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Made by a Fabricista: Marfy 6194 dresses in black and red linen!

Marfy 6194 in black designer linen

Hi everybody, it's Virginie from Jazz Couture.

Does it sometimes happen to you that you're inexplicably drawn to a particular pattern? Well, that's just what happened to me when I looked at the Marfy summer collection on Vogue's website. Marfy 6194 is the one dress pattern I kept looking at repeatedly, so I took the plunge and ordered it!




Marfy F6194


That dress just seemed so summery to me: it features a V neckline bodice with underbust gathers, an empire waistline (skirt is cut on the bias), shoulder flounces and ties you can tie in the front or in the back. And linen just seemed a perfect choice for it!




Fabric:

OK, I just adore linen; I've been wanting to try FM's designer linen for a looonng time - especially after seeing other Fabricistas makes in that fabric - so for my July post I treated myself with that gorgeous fabric and made this dress in black, but also in red!

Marfy dress 6194 in red designer linen


The quality of this linen is superb and it comes in many colours - right now black and red appear to be sold out but they will eventually come back in stock, and I hope FM never ceases to carry that fabric as it's very popular among customers and it's a joy to work with.

The weight is just right for so many kind of garments - dresses, skirts, boxy tops, pants, etc. - and I think with lighter colours you can even get away without a lining. Well my red dress certainly didn't needed one, it's opaque enough that underwear doesn't show through.



Observations on the pattern:

Working with a Marfy pattern is always special for me, their designs are unique, they have the most beautiful dresses and the italian cut is genius. 

Their patterns come cut pre-cut by hand with no seam allowances, there are no instructions and no technical drawing. Each piece has notches and letters (A, B, C, etc.) which indicates what goes with what and the order of construction. The grainline is drawn (by hand) on each pattern piece, as well as important indications (fold, zipper, etc.) in 4 languages. What you receive by mail is a neatly folded bunch of pattern pieces with the Marfy sticker indicating the pattern number; don't ditch the enveloppe as it's the only enveloppe you get to store the pattern!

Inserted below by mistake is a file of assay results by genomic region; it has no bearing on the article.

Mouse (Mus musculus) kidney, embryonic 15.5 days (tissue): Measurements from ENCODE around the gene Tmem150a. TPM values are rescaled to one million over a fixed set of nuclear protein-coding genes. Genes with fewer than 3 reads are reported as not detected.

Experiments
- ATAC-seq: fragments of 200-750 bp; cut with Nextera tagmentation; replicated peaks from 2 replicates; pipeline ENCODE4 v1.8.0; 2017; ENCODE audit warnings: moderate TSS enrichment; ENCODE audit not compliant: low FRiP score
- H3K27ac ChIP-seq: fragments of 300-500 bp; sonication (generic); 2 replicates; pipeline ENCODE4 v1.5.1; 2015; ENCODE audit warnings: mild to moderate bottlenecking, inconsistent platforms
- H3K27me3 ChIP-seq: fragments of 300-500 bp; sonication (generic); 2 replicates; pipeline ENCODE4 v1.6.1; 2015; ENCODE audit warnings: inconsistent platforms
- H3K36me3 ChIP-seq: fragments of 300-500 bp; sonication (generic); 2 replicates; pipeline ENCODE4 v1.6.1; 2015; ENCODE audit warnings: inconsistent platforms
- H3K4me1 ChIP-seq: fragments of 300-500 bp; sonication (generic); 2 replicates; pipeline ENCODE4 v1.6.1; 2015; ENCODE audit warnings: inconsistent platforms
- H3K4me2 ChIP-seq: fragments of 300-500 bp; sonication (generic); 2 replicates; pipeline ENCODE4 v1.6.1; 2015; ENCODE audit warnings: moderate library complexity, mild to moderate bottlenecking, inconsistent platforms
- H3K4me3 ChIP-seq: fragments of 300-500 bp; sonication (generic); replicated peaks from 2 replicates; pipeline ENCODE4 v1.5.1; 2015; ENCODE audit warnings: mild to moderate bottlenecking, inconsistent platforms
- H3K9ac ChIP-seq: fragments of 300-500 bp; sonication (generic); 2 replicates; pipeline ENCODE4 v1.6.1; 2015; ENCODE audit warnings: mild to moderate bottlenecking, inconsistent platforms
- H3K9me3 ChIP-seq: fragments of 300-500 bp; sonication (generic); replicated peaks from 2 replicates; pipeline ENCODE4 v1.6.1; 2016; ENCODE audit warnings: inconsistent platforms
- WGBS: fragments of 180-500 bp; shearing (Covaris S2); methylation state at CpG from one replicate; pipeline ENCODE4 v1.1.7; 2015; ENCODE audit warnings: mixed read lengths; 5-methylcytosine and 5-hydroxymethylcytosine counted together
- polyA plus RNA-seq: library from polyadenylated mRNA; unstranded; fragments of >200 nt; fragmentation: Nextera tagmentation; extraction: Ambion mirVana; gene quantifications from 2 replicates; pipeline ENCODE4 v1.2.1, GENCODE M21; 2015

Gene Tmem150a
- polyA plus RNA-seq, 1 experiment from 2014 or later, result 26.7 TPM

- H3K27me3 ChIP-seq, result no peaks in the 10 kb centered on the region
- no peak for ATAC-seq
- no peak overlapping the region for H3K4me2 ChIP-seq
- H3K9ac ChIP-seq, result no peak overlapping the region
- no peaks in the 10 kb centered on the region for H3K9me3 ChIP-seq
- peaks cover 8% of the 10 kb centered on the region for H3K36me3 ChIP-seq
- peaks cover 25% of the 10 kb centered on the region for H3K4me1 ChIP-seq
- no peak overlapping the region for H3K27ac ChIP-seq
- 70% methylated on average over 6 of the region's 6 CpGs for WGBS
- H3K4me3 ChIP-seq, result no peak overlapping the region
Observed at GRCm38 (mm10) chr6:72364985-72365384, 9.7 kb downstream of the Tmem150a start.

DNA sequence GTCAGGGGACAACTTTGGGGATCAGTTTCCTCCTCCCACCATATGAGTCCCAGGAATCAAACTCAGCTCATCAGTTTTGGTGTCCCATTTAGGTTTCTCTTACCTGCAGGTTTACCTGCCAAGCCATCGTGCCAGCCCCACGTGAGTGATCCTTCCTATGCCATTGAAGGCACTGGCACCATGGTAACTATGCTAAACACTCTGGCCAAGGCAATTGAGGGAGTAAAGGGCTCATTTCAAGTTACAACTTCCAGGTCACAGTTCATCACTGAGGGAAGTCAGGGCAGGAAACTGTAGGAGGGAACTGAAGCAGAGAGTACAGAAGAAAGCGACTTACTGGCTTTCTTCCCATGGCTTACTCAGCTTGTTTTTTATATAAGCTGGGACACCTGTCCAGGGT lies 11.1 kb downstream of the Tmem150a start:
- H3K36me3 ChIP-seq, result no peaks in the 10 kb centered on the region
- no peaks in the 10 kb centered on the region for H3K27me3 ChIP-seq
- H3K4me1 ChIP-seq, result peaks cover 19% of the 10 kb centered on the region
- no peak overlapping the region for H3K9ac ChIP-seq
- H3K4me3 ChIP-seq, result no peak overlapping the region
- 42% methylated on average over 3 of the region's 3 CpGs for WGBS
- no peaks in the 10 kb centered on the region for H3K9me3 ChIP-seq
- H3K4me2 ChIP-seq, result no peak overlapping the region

With dress pattern Marfy 6194 all I had to rely on visually was the illustration above. Most of the patterns on Vogue's website feature a back view, but not this one! 

There is a mistake in the pattern illustration: the drawing shows a V neckline where the two bodice pieces don't overlap, but the pattern pieces clearly indicate that the bodice pieces are meant to criss cross one over another. Also, the pattern pieces for the ties say 'cut 1' when in reality you have to cut 2 of each piece.

Sizing, fit and modifications:

I made a size 42, which is the one that corresponded to my measurements; Marfy patterns have a limited size range, usually just 3 or 4 sizes are offered.

A quick muslin revealed a close fit for the bodice, which is like the pattern illustration suggests. The only modification I had to do fitwise was to add 1/4'' at the underbust seam. I don't have a low bust, but the distance between shoulder and underbust is really short! That small modification was just perfect for me. The pattern calls for a zipper at the left side, but I realized when I tried my muslin on that I could just pull the dress over my head without a side opening.  Putting a zipper in a bias skirt is not something I run after, so if I can get away without it I'm just happy!

The illustration suggests ties tied in a bow at the front; I tried it like that but it felt too girly. Instead of using the long and the short tie pieces I used the shorter one and made two ties of similar length that I tied in the back.






The skirt of that dress is cut on the bias. A bias cut has more drape, is more 'swingy' and it will gently hug your silhouette. The back skirt piece has a marking saying 'cut on the bias fold', but I thought I would have a better chance to have the skirt hang evenly with a CB seam (since the front has a CF seam).